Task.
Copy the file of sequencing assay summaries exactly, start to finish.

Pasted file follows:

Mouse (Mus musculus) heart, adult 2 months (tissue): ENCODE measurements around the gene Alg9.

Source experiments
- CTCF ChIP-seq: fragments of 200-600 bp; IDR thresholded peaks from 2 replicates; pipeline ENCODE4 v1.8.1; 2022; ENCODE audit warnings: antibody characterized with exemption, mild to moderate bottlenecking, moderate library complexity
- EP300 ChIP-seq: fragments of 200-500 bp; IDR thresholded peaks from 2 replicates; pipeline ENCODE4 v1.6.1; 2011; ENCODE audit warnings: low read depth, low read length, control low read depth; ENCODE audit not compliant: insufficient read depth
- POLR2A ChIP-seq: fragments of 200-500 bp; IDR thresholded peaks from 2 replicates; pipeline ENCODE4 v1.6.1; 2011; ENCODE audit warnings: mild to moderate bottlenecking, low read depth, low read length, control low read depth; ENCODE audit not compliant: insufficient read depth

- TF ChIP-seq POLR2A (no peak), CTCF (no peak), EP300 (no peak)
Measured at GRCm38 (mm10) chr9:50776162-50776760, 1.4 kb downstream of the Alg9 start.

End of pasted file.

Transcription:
Mouse (Mus musculus) heart, adult 2 months (tissue): ENCODE measurements around the gene Alg9.

Source experiments
- CTCF ChIP-seq: fragments of 200-600 bp; IDR thresholded peaks from 2 replicates; pipeline ENCODE4 v1.8.1; 2022; ENCODE audit warnings: antibody characterized with exemption, mild to moderate bottlenecking, moderate library complexity
- EP300 ChIP-seq: fragments of 200-500 bp; IDR thresholded peaks from 2 replicates; pipeline ENCODE4 v1.6.1; 2011; ENCODE audit warnings: low read depth, low read length, control low read depth; ENCODE audit not compliant: insufficient read depth
- POLR2A ChIP-seq: fragments of 200-500 bp; IDR thresholded peaks from 2 replicates; pipeline ENCODE4 v1.6.1; 2011; ENCODE audit warnings: mild to moderate bottlenecking, low read depth, low read length, control low read depth; ENCODE audit not compliant: insufficient read depth

- TF ChIP-seq POLR2A (no peak), CTCF (no peak), EP300 (no peak)
Measured at GRCm38 (mm10) chr9:50776162-50776760, 1.4 kb downstream of the Alg9 start.